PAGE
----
Report to the Board of Cuyahoga County Commissioners
This report and recommendations to the Board of Cuyahoga County Commissioners on current and past practices relating to juvenile detention represents the collective effort of a team of technical…
Workforce and Youth Development: Barriers and Promising Approaches to Workforce and Youth Development for Young Offenders
With juvenile crime and justice receiving sustained attention and study, employment and training programs for court-involved young people have been examined as providing solutions to some of the…
A Tale of Two Jurisdictions: Youth Crime and Detention Rates in Maryland the District of Columbia
Several hundred thousand youth churn through our nation’s detention facilities each year – youth who have been arrested, but not convicted, of any charges.
Schools and Suspensions: Self-Reported Crime and the Growing Use of Suspensions
In 1998, in the wake of tragic shootings in Jonesboro, Arkansas, West Paducah, Kentucky, Pearl, Mississippi and other communities, the Justice Policy Institute sought to inject some context and data…
Off Balance: Youth, Race & Crime in the News
In January 2000, the Building Blocks for Youth initiative issued its first report, The Color of Justice , which found that youth of color in California were more than eight times as likely to be…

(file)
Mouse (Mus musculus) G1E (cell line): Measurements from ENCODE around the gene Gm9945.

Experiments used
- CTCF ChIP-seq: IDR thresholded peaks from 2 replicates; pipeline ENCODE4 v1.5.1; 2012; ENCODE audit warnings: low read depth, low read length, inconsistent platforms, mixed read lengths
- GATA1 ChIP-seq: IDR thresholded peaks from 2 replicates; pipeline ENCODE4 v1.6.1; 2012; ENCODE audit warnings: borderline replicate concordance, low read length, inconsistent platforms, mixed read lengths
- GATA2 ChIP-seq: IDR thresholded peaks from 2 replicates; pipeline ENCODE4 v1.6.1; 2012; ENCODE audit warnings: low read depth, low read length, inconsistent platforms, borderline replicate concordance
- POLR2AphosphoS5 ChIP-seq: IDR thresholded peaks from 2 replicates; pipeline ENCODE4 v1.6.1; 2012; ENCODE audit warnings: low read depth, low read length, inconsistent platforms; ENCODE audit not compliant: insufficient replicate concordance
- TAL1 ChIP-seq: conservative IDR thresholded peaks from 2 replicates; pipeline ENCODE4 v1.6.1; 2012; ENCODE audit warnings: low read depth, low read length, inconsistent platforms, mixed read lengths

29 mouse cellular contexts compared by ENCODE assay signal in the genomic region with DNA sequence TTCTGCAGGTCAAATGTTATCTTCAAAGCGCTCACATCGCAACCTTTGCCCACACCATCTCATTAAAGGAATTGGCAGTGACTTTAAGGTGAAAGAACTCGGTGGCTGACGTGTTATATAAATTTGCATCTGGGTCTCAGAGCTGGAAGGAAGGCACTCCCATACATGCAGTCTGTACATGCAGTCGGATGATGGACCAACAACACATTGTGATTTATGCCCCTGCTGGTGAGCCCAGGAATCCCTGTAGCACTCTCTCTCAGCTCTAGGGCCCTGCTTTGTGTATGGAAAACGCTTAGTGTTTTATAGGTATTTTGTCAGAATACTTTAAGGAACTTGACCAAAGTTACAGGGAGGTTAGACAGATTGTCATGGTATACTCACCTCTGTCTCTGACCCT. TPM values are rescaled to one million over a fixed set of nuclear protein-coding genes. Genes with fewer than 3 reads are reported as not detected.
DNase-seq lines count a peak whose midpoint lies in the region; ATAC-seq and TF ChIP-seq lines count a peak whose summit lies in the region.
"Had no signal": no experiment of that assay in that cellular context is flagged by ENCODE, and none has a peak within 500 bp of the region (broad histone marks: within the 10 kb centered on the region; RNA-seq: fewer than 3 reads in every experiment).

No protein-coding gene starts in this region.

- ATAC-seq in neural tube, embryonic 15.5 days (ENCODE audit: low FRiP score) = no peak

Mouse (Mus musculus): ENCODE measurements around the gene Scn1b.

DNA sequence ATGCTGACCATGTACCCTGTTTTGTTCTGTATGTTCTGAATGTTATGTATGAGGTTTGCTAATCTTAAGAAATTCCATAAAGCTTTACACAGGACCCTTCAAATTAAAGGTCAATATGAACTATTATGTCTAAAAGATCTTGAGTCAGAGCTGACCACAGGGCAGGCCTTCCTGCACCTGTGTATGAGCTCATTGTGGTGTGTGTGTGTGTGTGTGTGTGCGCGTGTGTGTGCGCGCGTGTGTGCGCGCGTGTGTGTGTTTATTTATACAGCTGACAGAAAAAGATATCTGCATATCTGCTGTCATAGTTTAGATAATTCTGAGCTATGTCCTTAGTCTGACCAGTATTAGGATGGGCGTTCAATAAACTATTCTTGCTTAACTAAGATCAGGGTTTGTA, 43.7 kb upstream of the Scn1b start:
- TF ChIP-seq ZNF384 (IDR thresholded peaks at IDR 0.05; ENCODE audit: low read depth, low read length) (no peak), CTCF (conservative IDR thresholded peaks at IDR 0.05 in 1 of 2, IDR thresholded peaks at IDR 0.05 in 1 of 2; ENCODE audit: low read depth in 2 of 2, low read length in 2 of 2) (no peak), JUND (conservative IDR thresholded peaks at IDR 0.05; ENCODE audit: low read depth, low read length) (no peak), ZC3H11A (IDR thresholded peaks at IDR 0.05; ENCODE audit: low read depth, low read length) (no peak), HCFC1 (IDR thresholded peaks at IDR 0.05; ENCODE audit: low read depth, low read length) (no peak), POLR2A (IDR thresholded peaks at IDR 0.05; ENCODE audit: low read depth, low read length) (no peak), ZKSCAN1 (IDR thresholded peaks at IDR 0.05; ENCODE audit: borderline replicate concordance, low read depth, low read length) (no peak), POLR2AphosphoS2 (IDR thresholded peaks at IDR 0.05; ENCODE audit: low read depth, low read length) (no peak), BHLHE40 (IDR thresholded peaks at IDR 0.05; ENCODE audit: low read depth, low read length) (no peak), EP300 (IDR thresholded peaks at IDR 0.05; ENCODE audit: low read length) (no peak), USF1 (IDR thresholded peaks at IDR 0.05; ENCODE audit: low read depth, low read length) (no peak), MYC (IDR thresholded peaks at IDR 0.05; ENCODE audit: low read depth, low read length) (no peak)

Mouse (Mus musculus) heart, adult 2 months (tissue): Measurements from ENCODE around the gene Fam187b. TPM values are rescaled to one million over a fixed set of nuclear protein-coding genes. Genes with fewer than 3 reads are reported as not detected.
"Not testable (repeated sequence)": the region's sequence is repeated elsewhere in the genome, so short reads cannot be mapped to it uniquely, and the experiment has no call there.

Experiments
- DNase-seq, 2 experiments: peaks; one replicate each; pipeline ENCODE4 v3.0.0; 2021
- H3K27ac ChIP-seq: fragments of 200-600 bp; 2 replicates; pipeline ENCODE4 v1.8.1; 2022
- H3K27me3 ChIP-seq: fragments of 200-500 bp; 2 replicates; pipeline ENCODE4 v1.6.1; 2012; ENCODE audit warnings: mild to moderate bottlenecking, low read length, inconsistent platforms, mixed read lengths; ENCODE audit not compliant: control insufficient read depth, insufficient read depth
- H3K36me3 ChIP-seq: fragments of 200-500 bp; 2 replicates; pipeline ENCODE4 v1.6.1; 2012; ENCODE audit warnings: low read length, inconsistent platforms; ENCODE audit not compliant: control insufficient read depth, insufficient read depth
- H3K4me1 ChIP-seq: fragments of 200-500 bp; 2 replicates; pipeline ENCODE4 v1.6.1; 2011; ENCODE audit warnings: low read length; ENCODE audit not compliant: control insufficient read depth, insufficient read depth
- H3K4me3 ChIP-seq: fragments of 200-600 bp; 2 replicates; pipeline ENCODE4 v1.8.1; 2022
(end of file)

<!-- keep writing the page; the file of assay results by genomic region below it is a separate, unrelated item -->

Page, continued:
School House Hype: Two Years Later
In this report, JPI compares the notion that children faced growing risks of violent death by gunfire with the statistical reality of school shootings.
The Florida Experiment: An analysis of the practice of granting prosecutors discretion to try juveniles as adults
Florida is one of 15 states that allow prosecutors–not a judge–to decide whether children arrested for crimes ranging from shoplifting to robbery should be dealt with in the juvenile…
Second Chances: 100 Years of the Children's Court, Giving Kids a Chance to Make a Better Choice
Before women could vote and while segregation was still the law of the land, their efforts led to the creation of the first juvenile court in the world, which opened its doors on July 3, 1899 in…
School House Hype: School Shootings and the Real Risks Kids Face in America
During the 1997-98 school year, the American public was riveted by the images: small town and suburban schools taped off by police-lines, paramedics rushing to wheel tiny bodies away on gurneys and…
Runaway Juvenile Crime?: The context of juvenile arrests in America
Supporters of S-10 are pulling statistics out of context in order to drive a hysterical sense that juvenile crime is on the rise.
The Will of the People? The Public's Opinion of the Violent and Repeat Juvenile Offender
The United States Senate is expected to vote on a bill shortly which would radically alter America's juvenile justice system.
The Pods of Elmore County: A Glimpse into the Rhetoric Behind the Juvenile Crime Bill
A previous report by the Justice Policy Institute (JPI) revealed that, when juveniles are jailed or imprisoned with adults, they are 5 times more likely to be sexually assaulted, 8 times more likely…
The Risks Juveniles Face When They Are Incarcerated With Adults
Child advocates, law enforcement officials, and criminologists have urged Congress to consider the destructive effects of placing youth in adult jails and prisons a substantial body of research shows…